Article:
[Skip to Content]
[Skip to Content Landing]
February 28, 1903


JAMA. 1903;XL(9):588-589. doi:10.1001/jama.1903.02490090036004

The treatment of few, if any, of what may be termed minor surgical affections has been attended with such difficulties as that of Dupuytren's contraction. The clinical picture of this obstinate condition is sufficiently well known to all engaged in surgical dispensary practice. Gradually and without pain the fingers of one of the hands is drawn downward toward the palm, the contracture progressing gradually until several fingers, possibly the entire hand, is almost entirely useless. The ring finger of the right hand is generally first affected, and as the disease advances the little finger and middle finger are also affected. The thumb and index finger are seldom involved. All the structures of the flexor surface of the hand, muscles, tendon and skin have been considered possible factors in the production of this condition, but Dupuytren, after long observation and careful study of the tissues, was the first to show definitely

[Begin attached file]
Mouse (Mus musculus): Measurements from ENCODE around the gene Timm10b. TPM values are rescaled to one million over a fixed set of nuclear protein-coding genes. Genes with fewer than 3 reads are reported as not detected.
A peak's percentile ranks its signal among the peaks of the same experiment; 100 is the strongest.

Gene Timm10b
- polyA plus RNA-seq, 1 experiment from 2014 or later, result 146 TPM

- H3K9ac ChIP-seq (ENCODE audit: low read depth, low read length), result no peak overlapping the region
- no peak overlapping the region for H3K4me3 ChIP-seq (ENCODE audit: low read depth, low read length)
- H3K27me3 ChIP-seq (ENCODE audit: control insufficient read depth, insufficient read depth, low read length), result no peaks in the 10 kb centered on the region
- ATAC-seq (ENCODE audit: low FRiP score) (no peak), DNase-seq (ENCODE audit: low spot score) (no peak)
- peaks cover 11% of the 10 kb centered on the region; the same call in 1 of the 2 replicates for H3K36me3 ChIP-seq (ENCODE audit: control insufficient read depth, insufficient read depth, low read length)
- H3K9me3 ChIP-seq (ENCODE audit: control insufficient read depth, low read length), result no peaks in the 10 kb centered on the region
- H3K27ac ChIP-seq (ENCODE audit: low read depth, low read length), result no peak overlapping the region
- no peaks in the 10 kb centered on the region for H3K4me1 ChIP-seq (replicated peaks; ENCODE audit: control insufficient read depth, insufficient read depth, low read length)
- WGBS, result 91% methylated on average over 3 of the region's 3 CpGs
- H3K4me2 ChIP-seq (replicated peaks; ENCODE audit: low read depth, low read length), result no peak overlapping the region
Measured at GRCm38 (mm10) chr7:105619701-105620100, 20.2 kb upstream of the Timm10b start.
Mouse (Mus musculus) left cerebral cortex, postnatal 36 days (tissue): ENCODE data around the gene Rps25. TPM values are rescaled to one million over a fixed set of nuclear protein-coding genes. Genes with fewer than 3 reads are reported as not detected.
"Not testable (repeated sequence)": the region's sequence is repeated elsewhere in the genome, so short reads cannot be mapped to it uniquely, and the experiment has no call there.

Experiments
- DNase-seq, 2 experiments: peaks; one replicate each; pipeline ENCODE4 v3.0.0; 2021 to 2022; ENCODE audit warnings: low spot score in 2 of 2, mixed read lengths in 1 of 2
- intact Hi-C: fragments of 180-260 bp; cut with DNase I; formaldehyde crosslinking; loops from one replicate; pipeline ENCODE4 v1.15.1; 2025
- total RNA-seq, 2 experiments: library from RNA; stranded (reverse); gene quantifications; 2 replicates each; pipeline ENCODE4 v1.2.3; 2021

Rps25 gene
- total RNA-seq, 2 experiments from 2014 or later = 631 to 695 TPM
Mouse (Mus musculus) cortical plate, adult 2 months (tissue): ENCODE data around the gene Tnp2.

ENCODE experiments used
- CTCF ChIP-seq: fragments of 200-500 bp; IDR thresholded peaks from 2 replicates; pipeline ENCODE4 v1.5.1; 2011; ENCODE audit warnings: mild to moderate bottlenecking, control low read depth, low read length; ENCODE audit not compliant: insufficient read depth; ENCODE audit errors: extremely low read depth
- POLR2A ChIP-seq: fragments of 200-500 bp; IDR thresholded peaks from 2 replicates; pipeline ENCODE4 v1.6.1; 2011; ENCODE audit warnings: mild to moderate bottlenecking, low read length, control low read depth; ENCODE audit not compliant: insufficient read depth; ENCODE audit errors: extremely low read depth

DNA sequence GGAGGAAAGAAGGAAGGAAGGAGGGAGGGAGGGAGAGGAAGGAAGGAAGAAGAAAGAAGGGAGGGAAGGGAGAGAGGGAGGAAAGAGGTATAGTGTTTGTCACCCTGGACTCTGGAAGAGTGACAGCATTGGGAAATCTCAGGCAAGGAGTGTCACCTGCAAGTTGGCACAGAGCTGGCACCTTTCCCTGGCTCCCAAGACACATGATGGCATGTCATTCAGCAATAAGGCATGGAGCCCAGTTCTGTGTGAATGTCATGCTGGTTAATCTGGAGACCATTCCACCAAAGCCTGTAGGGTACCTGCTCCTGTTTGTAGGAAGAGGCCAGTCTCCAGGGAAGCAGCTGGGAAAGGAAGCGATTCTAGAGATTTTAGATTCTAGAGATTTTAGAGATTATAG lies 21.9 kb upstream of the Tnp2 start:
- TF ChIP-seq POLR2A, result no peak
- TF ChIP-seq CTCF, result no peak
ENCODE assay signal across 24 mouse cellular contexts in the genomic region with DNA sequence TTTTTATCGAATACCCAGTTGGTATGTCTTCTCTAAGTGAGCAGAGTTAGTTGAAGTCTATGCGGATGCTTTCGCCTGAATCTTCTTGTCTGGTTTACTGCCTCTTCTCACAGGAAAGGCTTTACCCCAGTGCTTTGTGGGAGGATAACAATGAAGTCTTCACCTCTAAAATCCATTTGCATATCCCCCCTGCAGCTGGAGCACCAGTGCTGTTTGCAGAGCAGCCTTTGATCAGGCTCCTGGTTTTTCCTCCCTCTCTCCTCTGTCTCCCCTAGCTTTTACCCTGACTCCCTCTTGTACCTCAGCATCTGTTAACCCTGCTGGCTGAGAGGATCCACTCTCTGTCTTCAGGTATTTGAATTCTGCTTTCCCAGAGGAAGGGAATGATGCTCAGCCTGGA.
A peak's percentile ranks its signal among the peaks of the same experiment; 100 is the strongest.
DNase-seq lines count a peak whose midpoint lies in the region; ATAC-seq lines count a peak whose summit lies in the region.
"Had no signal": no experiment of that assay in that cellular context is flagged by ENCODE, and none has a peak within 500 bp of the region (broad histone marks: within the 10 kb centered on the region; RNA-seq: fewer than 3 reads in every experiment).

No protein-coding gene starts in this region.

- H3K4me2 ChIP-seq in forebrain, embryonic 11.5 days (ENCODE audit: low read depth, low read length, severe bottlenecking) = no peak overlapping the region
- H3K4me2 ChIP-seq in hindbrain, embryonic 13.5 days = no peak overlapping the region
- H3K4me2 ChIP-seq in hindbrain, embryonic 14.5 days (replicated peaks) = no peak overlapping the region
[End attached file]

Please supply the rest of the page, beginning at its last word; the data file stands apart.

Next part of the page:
First Page Preview View Large
First page PDF preview
First page PDF preview